Anxiety, stress, worry, anger, & fear…these are the constant companions of the parents of addicted or extremely defiant teens. Worry and fear that their teen may permanently harm himself or others. Constant stress and anxiety over the angry battles that inevitably result from confronting their dangerous behaviors. Mourning the loss of trust and relationship that their behaviors have wrought is difficult, but worst of all, is the feeling of hopelessness…that no matter what you try, it is never enough.
Many of the parents who call Ozarks Teen Challenge are in this very place. Tired, wounded, and in desperate need of reinforcement. Their decision to enroll their son in a 15-month rehabilitation program is not easy, but vitally necessary. So much focus leading up to a teens enrollment in rehab is focused on choosing the right program with trustworthy staff, getting them there safely, and filling out forms and paperwork, that many parents fail to consider what they will experience after their son is safe. “How will we feel?” “How will our family & friends respond?” “What do we tell people?” Helping their son has required so much energy and focus, that many are unprepared for that drive home.
How Will We Feel?
The emotional result of separation during teen rehabilitation treatment, is as diverse as the individuals that experience it. But there are several common emotions that many experience in these moments:
Intense Grief or Sadness
After long periods of emotional suppression, which enabled them to focus on their son’s safety, parents can be confronted with a wall of emotion after their son is in rehab. All of the anger, sadness, and grief of what they have walked through finally breaks through and can be overwhelming.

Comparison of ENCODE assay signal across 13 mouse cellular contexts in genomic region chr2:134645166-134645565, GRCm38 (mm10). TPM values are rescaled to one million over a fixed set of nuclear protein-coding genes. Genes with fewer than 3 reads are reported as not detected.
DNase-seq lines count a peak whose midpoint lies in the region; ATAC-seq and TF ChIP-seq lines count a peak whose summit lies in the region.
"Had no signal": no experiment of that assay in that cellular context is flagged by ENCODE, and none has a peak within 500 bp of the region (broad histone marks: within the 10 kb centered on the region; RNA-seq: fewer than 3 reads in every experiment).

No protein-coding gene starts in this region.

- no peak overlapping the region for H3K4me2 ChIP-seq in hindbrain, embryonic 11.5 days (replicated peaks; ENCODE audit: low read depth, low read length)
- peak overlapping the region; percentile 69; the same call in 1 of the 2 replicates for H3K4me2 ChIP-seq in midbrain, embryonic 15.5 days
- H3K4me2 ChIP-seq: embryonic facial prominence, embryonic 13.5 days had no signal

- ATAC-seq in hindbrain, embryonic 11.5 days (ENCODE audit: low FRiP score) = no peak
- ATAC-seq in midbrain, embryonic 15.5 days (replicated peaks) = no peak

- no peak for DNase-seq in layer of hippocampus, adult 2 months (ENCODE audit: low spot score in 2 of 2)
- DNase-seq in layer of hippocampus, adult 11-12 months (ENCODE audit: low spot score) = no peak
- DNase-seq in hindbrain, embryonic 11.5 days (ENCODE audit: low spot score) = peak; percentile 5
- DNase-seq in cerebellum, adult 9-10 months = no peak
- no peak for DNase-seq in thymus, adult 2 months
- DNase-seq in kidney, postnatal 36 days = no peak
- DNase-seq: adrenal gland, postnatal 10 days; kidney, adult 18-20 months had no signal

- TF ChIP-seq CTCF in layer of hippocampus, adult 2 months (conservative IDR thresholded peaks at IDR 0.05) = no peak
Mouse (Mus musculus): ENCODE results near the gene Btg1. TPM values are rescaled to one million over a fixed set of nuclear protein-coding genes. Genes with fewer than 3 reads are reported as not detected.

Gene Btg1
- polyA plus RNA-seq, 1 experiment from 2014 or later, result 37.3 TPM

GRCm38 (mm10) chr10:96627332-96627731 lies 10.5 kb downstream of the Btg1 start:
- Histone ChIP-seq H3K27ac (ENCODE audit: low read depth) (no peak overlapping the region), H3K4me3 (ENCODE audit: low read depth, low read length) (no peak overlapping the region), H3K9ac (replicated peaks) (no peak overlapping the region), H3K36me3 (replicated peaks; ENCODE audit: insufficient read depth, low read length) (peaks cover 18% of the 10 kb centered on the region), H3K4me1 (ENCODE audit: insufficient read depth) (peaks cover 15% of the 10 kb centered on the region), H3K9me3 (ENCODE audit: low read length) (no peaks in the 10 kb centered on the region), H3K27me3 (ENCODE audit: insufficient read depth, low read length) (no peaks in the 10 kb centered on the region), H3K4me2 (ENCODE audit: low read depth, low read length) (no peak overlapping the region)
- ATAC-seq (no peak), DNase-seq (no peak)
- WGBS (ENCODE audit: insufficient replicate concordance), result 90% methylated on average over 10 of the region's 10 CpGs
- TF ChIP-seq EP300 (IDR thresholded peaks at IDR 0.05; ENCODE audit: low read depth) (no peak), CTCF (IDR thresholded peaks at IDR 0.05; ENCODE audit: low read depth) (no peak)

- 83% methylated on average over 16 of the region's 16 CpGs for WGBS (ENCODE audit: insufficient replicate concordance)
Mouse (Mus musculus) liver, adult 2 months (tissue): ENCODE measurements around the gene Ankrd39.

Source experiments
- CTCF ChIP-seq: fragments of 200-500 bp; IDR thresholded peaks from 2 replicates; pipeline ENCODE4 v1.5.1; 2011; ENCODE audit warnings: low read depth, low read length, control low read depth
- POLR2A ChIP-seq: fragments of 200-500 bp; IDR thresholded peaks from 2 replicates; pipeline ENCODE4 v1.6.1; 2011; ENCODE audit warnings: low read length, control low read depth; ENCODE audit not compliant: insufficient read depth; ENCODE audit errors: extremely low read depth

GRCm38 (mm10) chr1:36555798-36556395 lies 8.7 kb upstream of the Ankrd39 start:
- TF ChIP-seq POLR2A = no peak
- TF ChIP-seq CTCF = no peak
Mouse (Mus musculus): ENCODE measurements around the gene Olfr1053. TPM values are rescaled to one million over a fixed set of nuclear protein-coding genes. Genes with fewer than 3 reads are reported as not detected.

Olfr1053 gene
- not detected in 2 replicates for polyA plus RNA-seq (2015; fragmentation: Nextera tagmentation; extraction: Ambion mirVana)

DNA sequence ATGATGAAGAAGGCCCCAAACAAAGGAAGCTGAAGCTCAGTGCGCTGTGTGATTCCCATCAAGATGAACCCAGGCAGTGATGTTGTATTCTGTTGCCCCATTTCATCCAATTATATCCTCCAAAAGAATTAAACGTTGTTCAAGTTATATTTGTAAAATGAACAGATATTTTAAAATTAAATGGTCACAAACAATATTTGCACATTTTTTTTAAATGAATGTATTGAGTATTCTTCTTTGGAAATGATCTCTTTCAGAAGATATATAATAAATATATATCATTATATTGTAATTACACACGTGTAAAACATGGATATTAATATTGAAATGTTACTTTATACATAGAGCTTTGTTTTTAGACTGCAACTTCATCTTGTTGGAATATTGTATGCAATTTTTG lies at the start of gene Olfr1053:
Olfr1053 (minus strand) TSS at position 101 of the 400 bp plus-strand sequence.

It is important for parents & families who are working through these intense emotions to take time to process them and to seek help & guidance in order to heal. Allowing themselves to feel these intense emotions without becoming alarmed by them, is important because what is needed most of all in those first days, is rest. Investing in rebuilding healthy relationships and in personal health is vitally important and rest is the first step toward these goals. Understanding that these feelings are normal and that they are not alone can also help, which is why joining a support group for families is highly recommended.
Guilt & Doubt
“I can’t believe I could not do it all by myself!” “Did I make the right decision?” “Will he hate me forever?” These are difficult thoughts to manage for any parent. They may present themselves on the drive home from the rehab facility or several weeks into treatment, but they are powerful. Parents experiencing guilt and doubt can benefit from the knowledge that they are not alone. No parent wants to have to admit that they need help. The truth is, addiction is a disease and spiritual condition that requires treatment and battling alone oftentimes only exasperates the situation. They made the hard choice, but the right one.
The human body can only operate so long at high levels of anxiety and adrenaline before crashing. Some parents experience this crash in an overwhelming feeling of relief. Their son is safe, he’s getting help, they can breath. While some experience intense emotions, others just collapse in upon themselves and are relieved by the emotional silence. It is important for parents to know that there is not a right or wrong way to feel. Everyone processes their experiences differently and feelings of relief are in no way a reason to feel guilty. You deserve to breath and rest!
How Will Our Family & Friends Respond?